- To date, the firm has conducted more than 30 asset manager reviews at the request of institutional investors, with more in the pipeline.
- This is a change from the many layoffs that crypto firms have recently plagued with the precipitous market decline.
A due diligence startup focused on digital assets led by two veterans of traditional finance is one of the few companies in the space to grow its business thanks to an entrenched market downturn.
The London-based feat of Quentin Thom and James Newman has begun to conduct deep dives into crypto exchanges and other service providers, alongside the platform’s bread and butter to conduct due diligence on venture capitalists and blockchain hedge funds commissioned by deep-rooted institutions. investors intend to support such entities.
“It highlights an area that, rightly or wrongly, is considered opaque,” Newman told Blockworks.
The startup is an opposing bright spot in an industry ravaged by layoffs, pay cuts and canceled executive positions to buffer their balance sheets in the wake of the implosion of the UST stablecoin and the shockwaves the demise of cryptocurrency lender Celsius has caused to soar. shoot. trading desks this month.
Thom — a former director of Deutsche Bank’s European prime brokerage division that serves traditional hedge funds — and Newman — who recently spent about a decade on due diligence for Barclays — have now conducted more than 30 asset manager assessments, to include more not to mention the growing numbers on the sell side, the co-founders told Blockworks. And they’re looking for staff, perhaps in a prime position to recruit talent seconded to other companies that are cutting back.
“It looks like a perfect storm,” Thom said of the market crash. “It’s such a good time, with ratings as high as they are now, to sell insurance and reinsurance to what should be a really excellent, interesting and dynamic industry to these institutions that are probably a little on their toes.”
A number of recent reviews for major sponsors have led these lenders to issue checks to crypto asset managers, though recent events have made them reluctant to do so, Thom said, refusing to name the entities involved.
The growth comes on the heels of Celsius and Voyager, the cryptocurrency lender facing deep losses after its hundreds of millions of dollars in margin calls to the industry’s lone star – and now contentious – fund company Three Arrows Capital, digital asset-based speculative fund. speculation was not met.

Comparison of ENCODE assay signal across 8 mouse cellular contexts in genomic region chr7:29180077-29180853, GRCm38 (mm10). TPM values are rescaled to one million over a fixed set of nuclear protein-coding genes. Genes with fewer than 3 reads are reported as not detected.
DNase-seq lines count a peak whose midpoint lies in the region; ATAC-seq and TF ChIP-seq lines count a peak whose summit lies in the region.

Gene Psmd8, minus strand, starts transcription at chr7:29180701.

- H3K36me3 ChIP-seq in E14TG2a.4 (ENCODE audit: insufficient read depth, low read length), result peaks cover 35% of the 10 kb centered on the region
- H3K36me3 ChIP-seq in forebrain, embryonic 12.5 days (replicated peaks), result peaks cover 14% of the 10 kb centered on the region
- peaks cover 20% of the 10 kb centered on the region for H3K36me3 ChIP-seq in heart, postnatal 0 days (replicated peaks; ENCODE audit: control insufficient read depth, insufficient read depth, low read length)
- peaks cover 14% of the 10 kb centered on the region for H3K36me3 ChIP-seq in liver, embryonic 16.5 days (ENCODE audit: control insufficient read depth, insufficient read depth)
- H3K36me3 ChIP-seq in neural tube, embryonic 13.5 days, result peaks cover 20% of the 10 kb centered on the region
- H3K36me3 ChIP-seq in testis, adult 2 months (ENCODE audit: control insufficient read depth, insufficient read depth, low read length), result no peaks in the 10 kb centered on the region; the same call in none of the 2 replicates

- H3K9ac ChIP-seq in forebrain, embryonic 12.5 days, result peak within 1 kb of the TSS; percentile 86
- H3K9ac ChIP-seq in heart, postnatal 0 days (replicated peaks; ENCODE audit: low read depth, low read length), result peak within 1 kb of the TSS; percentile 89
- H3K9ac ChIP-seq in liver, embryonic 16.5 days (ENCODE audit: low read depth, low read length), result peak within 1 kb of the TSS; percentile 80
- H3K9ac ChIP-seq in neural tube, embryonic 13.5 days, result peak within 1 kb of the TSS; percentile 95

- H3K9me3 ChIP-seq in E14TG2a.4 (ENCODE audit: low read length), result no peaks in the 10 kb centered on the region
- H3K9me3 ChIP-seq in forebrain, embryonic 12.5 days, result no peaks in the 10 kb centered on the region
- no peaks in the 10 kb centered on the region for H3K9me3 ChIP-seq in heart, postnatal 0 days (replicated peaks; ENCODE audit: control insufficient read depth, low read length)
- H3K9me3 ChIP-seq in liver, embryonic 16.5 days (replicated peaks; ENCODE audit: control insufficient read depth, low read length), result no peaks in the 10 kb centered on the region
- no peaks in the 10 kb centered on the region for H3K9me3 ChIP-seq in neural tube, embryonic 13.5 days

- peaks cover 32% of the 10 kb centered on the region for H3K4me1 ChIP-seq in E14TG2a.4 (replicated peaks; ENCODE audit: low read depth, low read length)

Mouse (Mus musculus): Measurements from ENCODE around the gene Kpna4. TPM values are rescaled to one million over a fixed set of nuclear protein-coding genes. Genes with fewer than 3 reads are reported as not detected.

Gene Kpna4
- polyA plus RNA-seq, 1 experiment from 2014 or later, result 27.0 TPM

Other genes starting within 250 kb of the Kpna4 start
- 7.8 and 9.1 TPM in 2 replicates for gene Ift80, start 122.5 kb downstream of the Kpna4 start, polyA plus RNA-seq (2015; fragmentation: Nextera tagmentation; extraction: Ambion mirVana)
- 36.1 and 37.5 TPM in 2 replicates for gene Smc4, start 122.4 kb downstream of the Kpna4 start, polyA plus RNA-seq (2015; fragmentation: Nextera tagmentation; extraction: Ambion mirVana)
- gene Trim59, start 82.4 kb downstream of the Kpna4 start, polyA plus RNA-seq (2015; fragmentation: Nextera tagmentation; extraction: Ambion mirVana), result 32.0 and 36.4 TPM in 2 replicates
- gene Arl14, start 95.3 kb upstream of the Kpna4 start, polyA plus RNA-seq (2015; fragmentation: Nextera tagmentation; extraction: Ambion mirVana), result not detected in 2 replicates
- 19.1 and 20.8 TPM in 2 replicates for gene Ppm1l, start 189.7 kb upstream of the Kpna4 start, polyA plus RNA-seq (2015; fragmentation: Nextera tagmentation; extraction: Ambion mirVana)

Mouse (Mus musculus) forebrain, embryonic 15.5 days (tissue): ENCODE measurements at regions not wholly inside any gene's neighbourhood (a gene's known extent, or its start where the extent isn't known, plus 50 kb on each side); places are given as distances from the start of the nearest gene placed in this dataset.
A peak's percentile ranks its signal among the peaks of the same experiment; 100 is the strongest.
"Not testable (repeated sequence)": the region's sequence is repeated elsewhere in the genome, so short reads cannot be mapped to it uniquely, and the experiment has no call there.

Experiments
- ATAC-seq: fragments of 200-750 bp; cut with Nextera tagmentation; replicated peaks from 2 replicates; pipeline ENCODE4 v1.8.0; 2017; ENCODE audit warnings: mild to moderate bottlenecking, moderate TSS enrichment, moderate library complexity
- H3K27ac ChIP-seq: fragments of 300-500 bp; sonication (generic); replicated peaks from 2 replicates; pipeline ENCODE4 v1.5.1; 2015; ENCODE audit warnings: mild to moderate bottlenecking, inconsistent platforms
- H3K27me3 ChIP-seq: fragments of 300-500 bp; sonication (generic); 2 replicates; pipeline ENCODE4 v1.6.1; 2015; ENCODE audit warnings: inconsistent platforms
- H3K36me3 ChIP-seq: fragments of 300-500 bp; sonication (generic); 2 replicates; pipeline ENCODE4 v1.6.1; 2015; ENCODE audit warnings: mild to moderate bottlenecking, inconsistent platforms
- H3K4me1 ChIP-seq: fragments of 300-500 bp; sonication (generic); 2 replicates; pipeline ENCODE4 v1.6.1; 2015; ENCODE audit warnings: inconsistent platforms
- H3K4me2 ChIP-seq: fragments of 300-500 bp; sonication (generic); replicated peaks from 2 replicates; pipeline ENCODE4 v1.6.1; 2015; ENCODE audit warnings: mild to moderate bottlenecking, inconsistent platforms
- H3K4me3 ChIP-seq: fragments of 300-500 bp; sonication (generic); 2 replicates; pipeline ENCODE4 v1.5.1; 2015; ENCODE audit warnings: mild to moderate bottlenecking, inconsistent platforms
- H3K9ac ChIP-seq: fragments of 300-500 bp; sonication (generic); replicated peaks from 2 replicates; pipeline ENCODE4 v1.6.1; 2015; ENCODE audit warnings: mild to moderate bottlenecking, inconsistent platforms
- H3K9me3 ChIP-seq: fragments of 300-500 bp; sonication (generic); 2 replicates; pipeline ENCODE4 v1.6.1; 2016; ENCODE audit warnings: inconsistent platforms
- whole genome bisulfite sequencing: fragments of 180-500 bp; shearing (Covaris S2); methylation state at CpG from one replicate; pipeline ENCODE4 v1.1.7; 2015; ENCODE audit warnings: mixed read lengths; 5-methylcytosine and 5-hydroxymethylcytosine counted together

Unlike most companies in the industry, their problems are a potential boon to performance: The company can provide customers with an overview of how to protect their assets in the event of bankruptcy or large-scale restructuring, where they would likely be. of behavior. those seeking to recover money as unsecured creditors.
There is also a long list of closet cryptoskeletons — money laundering, unequal incentives, liquidity provision, and shady governance — that Thom and Newman try to capitalize on by preventing their clients from falling into such traps.
And that’s especially true for traditional financiers who know the ins and outs of due diligence on stock voters, but are lost when it comes to the crypto arena. From custody to leverage to counterparty risk is an entirely different set of questions.
The company is also in the process of finalizing a review of a top European sports league and engaging a third-party company to do “hardcore deep dives” on potential hires for crypto firms. The team can also help with tokenomics for companies issuing their own digital assets for the first time.
Due diligence reviews are now conducted largely on an ad hoc basis in the space, resulting in a “huge internal effort to manage multiple due diligence investigations,” the company wrote in marketing materials. In most cases, service providers do not see the reports that perfORM collects to avoid influencing the content.
But the company is working on what it calls an “industry first”: conducting an operational assessment of service providers that the companies in question can then send to customers for free. And updates are scheduled every six months to prevent outdated information.
A potential perfORM customer, who was given anonymity because he is not authorized to speak to the press, said many startups “get a lot of hype because they are unique”, adding that this operation does something completely different — at least when it comes to digital assets.
“In TradFi, due diligence is a cookie cutter; it’s taken for granted,” the source said. “Crypto doesn’t have that and it’s a big step towards transparency.”
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